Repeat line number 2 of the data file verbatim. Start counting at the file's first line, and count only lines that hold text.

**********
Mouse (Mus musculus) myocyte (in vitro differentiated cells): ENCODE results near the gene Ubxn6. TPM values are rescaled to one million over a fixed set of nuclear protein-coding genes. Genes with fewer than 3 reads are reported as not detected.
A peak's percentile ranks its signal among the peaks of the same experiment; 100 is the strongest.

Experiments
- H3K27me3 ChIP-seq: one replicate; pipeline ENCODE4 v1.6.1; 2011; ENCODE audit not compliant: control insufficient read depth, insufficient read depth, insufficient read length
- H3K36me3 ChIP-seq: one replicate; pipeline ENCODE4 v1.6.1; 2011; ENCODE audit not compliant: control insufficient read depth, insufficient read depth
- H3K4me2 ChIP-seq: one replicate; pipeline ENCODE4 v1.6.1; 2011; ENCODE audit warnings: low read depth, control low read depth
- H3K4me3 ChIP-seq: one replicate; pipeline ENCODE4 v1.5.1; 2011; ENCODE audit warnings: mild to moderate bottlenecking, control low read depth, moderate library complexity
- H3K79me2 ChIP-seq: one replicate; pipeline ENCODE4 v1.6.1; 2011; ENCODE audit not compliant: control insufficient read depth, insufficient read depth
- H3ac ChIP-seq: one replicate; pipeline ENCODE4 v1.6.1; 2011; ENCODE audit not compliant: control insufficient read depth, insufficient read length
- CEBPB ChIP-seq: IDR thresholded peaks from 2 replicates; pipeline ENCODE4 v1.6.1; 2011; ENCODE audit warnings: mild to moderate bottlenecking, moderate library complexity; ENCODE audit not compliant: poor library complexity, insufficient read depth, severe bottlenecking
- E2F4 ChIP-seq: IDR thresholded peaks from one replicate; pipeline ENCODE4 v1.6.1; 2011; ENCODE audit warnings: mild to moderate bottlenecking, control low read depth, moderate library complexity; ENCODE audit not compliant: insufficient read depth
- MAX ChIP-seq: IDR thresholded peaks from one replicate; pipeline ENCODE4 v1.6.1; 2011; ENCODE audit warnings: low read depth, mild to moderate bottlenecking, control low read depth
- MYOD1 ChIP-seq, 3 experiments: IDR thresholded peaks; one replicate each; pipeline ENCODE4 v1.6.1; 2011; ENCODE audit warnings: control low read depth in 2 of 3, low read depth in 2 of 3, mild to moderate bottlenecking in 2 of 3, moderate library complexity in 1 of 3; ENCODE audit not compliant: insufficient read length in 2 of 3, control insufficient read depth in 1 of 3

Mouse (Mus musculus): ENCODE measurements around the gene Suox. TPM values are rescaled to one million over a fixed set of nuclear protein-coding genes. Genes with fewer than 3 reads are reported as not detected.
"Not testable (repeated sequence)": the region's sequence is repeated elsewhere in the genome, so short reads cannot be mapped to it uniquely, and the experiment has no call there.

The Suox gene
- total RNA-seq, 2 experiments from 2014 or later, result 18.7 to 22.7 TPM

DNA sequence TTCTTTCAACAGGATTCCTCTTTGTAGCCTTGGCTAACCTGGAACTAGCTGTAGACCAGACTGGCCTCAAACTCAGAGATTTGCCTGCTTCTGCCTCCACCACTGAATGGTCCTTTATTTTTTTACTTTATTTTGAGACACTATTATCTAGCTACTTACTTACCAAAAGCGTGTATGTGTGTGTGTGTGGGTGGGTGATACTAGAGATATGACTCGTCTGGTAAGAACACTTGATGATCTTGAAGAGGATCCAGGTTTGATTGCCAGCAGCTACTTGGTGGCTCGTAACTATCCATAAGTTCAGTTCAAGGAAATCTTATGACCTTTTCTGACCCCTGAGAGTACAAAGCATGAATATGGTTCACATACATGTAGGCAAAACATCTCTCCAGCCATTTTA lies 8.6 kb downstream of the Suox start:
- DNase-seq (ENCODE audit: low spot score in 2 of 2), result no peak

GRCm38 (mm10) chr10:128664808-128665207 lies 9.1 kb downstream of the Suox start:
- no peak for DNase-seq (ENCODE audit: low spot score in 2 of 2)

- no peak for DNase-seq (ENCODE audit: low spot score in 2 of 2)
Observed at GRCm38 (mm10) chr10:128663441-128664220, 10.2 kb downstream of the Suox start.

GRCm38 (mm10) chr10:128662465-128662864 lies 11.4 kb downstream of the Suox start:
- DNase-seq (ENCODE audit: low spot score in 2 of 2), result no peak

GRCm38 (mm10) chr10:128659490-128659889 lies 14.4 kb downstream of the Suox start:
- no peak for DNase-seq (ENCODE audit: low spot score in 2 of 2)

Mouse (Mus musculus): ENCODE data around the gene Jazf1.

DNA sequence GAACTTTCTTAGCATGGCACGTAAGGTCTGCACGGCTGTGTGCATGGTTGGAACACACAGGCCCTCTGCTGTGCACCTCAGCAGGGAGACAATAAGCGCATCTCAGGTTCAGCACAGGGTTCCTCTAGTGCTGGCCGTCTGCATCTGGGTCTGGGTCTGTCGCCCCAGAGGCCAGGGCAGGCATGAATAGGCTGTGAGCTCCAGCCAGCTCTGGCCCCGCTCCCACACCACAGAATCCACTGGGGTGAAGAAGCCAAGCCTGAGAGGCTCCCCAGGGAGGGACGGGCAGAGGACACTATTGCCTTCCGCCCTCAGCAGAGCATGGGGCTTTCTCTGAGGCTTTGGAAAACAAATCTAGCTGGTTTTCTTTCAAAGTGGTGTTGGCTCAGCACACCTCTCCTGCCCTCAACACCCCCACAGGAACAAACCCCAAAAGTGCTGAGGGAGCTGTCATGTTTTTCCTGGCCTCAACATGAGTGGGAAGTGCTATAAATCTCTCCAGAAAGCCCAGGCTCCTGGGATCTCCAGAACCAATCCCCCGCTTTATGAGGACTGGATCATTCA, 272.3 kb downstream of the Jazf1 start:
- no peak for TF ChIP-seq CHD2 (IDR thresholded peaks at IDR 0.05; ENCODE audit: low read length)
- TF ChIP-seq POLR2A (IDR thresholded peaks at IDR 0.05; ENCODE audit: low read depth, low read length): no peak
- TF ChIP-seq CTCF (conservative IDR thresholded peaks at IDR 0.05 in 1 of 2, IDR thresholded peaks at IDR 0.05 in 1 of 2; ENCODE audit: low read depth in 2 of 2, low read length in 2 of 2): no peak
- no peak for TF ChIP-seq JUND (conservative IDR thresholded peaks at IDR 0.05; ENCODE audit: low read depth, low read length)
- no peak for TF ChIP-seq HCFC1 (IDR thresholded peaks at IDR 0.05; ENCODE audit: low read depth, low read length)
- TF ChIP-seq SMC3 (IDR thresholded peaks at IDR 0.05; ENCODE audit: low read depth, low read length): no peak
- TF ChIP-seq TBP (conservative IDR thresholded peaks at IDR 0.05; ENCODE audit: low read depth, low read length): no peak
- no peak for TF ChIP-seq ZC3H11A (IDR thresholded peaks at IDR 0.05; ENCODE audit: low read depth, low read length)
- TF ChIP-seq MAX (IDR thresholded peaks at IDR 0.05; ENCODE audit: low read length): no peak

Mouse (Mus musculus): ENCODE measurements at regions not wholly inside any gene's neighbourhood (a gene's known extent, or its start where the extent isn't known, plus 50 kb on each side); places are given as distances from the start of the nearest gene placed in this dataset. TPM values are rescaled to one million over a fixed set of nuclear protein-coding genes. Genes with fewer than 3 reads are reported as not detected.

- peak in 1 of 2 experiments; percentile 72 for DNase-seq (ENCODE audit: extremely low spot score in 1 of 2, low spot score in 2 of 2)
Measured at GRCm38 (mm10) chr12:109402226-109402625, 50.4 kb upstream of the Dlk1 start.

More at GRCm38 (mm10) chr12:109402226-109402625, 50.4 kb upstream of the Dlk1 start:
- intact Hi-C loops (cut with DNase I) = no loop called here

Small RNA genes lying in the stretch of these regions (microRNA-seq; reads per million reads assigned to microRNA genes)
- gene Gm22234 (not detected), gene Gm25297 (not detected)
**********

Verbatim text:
A peak's percentile ranks its signal among the peaks of the same experiment; 100 is the strongest.